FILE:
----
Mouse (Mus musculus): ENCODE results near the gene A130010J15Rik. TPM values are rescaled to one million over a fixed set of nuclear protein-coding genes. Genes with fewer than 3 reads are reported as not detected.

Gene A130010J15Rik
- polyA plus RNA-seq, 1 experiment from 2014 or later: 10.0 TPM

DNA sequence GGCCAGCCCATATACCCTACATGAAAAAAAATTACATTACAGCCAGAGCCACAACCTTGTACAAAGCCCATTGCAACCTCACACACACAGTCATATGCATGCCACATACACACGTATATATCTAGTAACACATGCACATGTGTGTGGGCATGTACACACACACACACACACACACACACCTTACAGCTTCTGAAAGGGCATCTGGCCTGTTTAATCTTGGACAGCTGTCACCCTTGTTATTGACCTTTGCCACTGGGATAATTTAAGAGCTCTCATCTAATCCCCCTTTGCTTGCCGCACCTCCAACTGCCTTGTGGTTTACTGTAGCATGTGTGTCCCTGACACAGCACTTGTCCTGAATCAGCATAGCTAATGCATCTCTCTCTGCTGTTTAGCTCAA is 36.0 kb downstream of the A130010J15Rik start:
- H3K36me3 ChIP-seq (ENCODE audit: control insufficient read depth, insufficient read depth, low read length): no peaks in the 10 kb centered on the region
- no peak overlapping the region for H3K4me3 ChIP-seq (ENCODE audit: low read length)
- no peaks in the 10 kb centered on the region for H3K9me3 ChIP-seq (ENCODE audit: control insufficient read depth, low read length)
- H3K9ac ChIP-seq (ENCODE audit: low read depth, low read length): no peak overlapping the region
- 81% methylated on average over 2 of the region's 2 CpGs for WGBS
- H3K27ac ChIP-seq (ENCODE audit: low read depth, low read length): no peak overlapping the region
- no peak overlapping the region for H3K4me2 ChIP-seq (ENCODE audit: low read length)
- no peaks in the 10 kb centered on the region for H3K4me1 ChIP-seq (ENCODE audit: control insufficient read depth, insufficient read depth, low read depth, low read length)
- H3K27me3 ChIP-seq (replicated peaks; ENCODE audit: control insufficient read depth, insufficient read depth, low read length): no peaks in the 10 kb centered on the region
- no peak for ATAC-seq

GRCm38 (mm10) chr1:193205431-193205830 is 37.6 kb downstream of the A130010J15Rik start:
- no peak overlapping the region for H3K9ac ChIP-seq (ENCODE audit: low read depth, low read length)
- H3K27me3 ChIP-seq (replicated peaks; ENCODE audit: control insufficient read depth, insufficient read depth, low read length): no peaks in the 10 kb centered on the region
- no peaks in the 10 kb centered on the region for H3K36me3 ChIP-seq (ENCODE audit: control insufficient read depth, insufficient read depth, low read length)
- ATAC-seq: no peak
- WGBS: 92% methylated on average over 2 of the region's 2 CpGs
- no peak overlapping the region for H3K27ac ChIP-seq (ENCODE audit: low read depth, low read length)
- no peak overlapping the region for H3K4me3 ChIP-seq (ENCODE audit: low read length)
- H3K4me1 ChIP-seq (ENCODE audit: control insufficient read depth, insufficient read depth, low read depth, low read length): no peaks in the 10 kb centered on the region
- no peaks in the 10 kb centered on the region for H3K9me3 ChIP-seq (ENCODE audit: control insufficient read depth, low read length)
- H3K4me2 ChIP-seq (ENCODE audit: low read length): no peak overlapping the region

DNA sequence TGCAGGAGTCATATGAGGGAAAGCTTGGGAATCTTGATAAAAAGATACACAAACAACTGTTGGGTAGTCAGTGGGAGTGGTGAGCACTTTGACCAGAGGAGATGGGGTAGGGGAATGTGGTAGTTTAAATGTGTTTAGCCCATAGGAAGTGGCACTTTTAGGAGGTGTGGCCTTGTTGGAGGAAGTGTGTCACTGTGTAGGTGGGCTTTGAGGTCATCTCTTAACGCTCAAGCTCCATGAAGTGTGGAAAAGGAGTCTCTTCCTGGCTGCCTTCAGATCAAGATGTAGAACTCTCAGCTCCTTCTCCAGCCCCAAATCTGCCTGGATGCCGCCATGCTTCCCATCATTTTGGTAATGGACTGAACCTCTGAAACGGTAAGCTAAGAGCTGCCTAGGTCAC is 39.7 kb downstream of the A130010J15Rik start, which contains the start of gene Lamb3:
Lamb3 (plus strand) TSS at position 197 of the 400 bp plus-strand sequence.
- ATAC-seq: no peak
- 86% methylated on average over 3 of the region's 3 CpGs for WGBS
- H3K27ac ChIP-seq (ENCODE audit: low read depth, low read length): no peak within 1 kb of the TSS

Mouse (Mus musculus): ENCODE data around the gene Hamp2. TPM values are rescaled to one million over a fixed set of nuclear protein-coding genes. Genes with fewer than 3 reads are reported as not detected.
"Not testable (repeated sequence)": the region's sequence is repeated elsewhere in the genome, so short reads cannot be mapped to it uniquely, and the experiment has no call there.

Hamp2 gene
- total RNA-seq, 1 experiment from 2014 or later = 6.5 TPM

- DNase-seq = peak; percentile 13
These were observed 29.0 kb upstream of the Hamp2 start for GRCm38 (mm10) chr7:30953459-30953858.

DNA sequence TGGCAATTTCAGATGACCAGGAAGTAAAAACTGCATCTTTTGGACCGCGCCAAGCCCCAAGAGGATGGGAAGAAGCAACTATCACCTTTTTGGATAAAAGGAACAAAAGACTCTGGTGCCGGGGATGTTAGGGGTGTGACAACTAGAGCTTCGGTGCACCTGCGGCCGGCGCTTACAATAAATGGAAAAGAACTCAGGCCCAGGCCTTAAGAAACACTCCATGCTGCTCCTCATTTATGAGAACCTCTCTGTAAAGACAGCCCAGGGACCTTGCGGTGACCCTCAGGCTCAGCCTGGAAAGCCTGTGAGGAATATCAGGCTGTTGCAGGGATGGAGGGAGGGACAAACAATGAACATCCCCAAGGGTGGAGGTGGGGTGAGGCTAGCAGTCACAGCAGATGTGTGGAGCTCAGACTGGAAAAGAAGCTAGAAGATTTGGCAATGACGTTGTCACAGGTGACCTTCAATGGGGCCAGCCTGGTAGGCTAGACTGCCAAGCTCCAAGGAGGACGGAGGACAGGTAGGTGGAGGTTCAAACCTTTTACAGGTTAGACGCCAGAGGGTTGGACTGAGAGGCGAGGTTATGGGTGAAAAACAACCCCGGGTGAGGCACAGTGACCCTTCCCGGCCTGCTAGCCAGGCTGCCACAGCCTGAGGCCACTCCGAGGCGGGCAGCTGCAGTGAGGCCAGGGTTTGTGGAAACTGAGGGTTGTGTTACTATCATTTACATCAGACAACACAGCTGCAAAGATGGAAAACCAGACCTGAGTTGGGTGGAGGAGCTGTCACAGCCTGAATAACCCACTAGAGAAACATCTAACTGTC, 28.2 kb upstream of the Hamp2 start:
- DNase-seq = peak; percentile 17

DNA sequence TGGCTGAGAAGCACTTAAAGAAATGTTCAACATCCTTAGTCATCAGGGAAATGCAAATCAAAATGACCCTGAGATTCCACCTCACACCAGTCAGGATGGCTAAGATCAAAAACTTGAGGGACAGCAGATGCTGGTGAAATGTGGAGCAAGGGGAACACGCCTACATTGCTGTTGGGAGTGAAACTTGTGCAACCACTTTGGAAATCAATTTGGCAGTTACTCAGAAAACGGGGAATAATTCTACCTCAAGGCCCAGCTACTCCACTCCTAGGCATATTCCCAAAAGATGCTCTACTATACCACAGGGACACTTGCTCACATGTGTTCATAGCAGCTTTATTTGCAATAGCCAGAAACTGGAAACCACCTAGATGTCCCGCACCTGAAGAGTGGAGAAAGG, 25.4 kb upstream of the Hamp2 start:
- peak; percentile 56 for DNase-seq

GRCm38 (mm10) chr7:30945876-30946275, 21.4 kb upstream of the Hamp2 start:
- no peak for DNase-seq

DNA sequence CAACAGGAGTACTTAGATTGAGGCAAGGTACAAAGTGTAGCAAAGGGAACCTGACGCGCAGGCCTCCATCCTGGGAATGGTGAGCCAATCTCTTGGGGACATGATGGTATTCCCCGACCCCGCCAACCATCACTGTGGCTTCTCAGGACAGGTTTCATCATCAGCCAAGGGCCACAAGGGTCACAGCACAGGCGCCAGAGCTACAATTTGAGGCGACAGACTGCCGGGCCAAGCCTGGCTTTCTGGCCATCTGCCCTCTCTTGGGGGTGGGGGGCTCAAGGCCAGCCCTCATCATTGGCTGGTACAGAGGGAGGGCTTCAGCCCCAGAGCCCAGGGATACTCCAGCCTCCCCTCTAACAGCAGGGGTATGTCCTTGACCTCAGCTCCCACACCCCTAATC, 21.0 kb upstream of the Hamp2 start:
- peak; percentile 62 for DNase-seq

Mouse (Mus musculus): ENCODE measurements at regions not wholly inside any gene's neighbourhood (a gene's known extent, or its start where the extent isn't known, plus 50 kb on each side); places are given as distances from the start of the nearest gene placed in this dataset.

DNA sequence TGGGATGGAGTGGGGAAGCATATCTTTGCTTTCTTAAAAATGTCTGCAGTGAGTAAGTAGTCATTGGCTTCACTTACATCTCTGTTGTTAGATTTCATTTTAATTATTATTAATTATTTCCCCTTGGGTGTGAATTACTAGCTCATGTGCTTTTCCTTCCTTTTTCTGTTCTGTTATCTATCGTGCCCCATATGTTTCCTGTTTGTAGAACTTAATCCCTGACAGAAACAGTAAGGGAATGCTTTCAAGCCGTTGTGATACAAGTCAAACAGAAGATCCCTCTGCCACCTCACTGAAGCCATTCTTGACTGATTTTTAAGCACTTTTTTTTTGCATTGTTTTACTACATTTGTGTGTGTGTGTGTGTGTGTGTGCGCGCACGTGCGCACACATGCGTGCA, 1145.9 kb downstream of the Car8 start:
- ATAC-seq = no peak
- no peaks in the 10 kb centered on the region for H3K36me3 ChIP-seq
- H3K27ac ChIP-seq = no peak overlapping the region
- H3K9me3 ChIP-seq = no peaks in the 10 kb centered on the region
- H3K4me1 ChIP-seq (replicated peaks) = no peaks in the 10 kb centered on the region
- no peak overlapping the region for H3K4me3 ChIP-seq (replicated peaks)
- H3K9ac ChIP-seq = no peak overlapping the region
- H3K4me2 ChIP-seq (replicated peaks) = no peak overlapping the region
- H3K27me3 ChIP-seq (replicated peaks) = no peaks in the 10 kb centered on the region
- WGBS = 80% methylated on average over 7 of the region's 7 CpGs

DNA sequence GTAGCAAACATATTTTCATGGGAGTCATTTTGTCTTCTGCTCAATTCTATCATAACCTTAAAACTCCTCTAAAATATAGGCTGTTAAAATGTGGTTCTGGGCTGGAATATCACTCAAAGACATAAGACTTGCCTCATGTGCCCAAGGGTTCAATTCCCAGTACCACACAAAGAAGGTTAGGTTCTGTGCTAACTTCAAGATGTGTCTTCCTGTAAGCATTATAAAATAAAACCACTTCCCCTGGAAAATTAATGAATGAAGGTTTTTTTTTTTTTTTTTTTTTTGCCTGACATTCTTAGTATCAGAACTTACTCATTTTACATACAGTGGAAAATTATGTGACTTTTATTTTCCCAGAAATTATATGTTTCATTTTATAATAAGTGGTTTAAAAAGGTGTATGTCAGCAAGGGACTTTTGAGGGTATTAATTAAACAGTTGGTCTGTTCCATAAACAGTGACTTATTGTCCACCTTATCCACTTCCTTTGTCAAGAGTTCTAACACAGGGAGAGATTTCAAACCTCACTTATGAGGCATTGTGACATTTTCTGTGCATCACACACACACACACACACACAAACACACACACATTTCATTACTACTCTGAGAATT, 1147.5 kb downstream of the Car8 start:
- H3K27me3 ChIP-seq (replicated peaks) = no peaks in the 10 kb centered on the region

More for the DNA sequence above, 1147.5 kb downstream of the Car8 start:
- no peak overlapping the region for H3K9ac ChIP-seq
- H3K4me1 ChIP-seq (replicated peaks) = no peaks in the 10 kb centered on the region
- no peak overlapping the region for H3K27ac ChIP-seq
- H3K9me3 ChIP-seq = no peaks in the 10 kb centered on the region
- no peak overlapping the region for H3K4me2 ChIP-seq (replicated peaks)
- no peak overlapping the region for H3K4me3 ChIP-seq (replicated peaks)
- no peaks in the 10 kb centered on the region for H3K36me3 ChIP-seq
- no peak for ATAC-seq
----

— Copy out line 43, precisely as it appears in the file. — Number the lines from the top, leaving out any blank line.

DNA sequence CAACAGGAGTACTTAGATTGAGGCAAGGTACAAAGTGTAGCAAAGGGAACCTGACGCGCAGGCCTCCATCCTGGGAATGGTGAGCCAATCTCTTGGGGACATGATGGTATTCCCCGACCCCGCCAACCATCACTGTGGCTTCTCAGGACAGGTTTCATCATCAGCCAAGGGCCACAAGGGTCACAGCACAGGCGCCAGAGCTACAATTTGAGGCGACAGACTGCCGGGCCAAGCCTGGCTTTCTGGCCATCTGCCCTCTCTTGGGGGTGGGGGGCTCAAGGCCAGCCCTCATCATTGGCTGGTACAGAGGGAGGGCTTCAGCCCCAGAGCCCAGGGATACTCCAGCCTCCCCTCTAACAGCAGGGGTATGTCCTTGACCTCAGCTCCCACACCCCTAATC, 21.0 kb upstream of the Hamp2 start: